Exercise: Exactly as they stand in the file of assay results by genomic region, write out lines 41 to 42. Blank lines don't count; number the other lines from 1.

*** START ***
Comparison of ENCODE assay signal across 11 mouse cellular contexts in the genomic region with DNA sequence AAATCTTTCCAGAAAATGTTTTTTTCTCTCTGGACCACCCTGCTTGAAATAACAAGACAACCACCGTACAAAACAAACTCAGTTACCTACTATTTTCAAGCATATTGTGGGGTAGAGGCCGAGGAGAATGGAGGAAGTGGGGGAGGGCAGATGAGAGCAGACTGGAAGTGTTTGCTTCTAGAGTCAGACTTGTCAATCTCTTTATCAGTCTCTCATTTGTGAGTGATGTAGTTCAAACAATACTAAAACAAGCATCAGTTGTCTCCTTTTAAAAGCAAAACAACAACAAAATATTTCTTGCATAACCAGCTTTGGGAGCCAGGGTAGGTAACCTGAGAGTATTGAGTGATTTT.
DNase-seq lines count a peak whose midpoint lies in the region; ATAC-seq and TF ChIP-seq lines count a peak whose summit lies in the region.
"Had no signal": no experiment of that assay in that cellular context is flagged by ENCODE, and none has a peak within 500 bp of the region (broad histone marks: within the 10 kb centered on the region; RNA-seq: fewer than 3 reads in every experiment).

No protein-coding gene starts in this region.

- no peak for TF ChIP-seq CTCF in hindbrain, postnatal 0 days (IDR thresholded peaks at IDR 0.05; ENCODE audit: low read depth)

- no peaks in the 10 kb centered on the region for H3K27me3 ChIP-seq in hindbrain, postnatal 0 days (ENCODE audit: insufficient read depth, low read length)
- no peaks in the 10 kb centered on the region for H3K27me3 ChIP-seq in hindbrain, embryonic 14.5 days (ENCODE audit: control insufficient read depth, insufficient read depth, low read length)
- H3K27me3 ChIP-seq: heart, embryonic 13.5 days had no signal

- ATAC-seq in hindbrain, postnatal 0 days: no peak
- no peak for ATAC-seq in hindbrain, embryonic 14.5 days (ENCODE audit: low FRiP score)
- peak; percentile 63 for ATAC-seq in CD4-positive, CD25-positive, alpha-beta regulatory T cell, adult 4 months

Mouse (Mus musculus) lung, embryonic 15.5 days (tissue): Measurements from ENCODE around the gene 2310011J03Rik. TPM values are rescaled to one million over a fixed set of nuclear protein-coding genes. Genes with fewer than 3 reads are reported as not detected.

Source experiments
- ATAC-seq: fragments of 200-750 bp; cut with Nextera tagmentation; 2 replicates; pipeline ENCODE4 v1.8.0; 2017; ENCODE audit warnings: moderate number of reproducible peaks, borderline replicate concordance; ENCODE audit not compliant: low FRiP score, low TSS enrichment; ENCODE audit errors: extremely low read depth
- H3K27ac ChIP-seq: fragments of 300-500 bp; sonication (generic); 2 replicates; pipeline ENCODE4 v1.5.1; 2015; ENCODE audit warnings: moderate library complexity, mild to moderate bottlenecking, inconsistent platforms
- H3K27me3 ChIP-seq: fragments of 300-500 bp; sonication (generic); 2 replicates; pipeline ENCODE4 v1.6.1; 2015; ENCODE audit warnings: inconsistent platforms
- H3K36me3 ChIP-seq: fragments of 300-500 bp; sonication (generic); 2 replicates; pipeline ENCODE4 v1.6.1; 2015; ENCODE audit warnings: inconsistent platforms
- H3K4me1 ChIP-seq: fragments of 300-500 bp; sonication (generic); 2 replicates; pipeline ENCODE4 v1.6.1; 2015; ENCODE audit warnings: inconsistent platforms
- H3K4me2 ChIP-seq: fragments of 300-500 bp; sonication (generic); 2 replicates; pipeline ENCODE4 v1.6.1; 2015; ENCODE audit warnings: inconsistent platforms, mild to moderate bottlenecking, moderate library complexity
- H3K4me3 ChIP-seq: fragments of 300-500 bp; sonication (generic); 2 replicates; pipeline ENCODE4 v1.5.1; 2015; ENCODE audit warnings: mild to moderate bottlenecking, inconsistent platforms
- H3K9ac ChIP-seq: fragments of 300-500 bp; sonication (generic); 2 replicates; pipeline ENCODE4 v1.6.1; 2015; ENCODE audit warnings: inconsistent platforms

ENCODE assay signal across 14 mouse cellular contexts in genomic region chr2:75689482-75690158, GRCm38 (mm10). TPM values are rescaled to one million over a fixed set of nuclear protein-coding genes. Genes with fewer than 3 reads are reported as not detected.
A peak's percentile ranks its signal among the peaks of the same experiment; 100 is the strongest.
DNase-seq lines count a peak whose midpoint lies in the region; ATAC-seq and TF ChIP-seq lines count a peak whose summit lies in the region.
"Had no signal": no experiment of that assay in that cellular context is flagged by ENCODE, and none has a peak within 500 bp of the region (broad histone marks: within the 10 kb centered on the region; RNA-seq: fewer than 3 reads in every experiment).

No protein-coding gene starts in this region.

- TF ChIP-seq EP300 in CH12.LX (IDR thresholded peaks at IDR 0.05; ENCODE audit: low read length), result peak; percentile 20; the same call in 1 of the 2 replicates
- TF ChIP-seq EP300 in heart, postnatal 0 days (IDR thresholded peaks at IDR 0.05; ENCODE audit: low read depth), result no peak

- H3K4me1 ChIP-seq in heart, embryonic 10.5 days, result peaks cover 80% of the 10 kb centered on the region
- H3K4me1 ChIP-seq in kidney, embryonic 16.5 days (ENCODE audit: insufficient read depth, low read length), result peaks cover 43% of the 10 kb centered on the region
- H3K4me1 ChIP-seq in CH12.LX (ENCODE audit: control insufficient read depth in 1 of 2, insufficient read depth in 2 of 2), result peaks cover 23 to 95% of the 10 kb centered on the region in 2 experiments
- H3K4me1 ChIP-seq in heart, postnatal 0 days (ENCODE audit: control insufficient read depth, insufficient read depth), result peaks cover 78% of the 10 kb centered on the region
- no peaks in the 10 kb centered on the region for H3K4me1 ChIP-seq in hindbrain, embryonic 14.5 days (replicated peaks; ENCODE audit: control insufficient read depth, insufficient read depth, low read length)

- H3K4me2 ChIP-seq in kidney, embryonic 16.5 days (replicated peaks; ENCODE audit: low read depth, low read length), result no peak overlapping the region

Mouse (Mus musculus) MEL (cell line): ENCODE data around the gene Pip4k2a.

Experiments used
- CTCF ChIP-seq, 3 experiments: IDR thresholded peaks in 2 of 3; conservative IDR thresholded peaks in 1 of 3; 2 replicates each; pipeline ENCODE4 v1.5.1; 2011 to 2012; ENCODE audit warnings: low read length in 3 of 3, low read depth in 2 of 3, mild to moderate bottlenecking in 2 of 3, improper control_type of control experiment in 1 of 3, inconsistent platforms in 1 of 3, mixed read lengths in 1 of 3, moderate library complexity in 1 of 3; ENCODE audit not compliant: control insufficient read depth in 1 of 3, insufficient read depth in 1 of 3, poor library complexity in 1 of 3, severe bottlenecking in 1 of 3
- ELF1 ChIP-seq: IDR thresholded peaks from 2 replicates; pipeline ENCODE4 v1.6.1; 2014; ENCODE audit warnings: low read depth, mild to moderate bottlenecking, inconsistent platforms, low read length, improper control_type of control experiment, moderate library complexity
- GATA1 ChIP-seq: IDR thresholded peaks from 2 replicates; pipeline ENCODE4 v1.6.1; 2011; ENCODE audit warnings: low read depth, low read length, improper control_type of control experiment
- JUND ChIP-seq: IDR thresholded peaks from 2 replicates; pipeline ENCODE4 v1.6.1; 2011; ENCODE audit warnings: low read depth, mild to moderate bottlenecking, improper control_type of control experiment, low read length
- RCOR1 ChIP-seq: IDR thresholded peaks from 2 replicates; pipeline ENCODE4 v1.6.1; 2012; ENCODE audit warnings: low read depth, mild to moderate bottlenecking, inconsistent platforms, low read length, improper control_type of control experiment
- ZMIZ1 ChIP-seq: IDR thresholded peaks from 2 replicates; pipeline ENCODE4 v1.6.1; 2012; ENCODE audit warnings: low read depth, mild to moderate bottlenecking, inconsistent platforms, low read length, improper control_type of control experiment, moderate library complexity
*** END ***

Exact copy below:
- RCOR1 ChIP-seq: IDR thresholded peaks from 2 replicates; pipeline ENCODE4 v1.6.1; 2012; ENCODE audit warnings: low read depth, mild to moderate bottlenecking, inconsistent platforms, low read length, improper control_type of control experiment
- ZMIZ1 ChIP-seq: IDR thresholded peaks from 2 replicates; pipeline ENCODE4 v1.6.1; 2012; ENCODE audit warnings: low read depth, mild to moderate bottlenecking, inconsistent platforms, low read length, improper control_type of control experiment, moderate library complexity